VOL: 96, ISSUE: 39, PAGE NO: 44
Kairen RocheKairen Roche
Prevention is better than cure, which is partly why nurse Kairen Roche joined Elysium - the first 'wellness centre' in Britain. After 17 years of working in a clinical field of nursing, treating patients who could have prevented some of their conditions, Ms Roche jumped at the chance to work at the centre to learn how health promotion and education can improve a person's well-being.
Based in Albrighton, near Wolverhampton, Elysium (which is Greek for a place or state of happiness) embodies a philosophy of well-being for the mind, body and spirit. It focuses on the total 'wellness of the body' rather than illness. A wide range of professionals work together to achieve this state, including a nurse, physiotherapist, podiatrist, exercise physiologist and beauty therapists. There are also alternative therapists, such as practitioners of yoga, pilates, reflexology and float therapies.
The team takes a holistic approach to the care of its clients and assessments are carried out so that an appropriate and suitable 'wellness plan' can be decided upon. Each plan is adapted for the changing needs of the client. Medical screenings are carried out on all new clients and the team holds regular case studies to ensure that information is correlated to provide the best treatment.
The practitioners at Elysium liaise very closely with local GPs and the cardiac unit, which provide valuable information on cardiac rehabilitation.
The holistic approach
All too often in primary care settings, usually due to time restraints, nurses and doctors set about a course of treatment for a medical condition, such as hypertension, and fail to look at 'the big picture'. It is important to assess other life changes the patient may be experiencing, such as a relative dying, divorce and children leaving home.
Too many nurses and GPs appear sceptical about the holistic approach to wellness and rely on the medical model of health where cure is often related to medication and surgery. This is not only expensive, but could be avoided in some patients as illustrated in the case studies.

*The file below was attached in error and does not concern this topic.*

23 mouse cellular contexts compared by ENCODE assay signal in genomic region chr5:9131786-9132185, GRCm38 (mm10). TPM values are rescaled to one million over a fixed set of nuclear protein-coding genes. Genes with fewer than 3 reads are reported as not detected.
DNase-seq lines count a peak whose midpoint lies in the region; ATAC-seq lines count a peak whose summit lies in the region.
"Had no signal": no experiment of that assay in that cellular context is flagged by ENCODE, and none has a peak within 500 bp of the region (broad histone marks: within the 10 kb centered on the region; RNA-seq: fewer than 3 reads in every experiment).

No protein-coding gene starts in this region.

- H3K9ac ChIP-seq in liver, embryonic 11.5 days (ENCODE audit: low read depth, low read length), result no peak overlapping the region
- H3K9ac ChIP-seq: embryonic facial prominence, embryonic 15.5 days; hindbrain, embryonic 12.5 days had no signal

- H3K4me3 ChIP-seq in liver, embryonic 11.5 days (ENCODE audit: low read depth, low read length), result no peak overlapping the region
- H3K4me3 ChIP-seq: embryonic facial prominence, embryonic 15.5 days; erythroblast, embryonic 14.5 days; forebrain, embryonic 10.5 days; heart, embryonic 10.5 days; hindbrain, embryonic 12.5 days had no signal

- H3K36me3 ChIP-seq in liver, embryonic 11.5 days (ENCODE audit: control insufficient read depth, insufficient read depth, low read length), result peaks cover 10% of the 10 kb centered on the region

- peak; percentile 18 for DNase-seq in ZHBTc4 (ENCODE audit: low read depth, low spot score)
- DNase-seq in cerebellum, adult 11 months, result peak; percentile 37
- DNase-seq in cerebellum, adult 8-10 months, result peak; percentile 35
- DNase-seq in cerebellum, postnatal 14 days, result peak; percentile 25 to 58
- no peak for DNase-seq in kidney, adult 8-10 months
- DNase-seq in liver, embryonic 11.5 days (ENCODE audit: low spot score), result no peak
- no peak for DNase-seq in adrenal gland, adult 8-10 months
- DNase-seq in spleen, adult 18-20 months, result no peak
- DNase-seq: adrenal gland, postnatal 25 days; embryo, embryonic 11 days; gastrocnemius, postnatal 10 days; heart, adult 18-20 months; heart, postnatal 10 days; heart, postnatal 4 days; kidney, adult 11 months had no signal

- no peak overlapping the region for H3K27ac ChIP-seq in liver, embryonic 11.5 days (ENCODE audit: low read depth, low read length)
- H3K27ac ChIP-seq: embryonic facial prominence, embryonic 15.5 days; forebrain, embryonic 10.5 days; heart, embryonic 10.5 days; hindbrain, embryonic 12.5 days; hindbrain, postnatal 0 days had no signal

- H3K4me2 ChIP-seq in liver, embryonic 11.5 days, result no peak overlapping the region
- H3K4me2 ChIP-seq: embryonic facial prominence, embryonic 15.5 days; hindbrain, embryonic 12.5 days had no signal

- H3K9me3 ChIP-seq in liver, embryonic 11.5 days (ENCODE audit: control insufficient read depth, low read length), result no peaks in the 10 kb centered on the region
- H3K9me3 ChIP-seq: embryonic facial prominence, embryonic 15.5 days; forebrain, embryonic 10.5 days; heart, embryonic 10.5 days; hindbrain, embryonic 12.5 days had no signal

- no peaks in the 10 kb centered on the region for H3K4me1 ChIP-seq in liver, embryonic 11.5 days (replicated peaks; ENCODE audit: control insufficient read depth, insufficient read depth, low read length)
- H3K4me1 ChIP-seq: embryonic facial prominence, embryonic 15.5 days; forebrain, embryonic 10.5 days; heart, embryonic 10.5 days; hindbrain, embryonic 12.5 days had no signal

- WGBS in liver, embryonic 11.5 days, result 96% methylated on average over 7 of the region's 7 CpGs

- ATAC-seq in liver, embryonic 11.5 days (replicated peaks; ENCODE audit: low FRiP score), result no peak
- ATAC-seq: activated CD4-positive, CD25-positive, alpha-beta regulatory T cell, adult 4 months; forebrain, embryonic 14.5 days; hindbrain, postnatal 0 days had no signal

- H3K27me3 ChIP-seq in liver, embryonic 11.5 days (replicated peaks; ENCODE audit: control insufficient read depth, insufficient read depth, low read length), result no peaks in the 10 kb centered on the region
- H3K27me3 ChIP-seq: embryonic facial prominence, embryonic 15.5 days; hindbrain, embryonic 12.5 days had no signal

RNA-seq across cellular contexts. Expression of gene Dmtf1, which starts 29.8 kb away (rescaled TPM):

Creating a balance in life is the key to achieving the optimum health and fitness. The circular diagram shows the key areas that need to be addressed to achieve this.
We all need to have a little of what appears in the circle, but too much or too little of one factor may be all that is needed to tip the balance and cause illness. When working in primary care, the nurse should include the discussion of these areas as well as carrying out medical screenings. For example, it is pointless discussing diet with an obese patient without knowledge of other aspects of their lives, such as work patterns, where they shop, how much money they have, who cooks and how much exercise they take. Alternatively, treating a patient for hypertension without looking at their lifestyle may often mean we are failing to see the real cause behind the condition.
Having now moved back into a primary care setting, working in a GP's surgery, I am now able to draw on my experiences of working at the wellness centre. I spend more time focusing on a wellness approach and looking at how patients can help themselves achieve a healthier body, mind, spirit and soul.
In today's health care climate, where a public health focus and holistic approach is becoming more prevalent in the way we deal with illness, I envisage that many primary care teams will have close links with this type of centre as a matter of course in the future.
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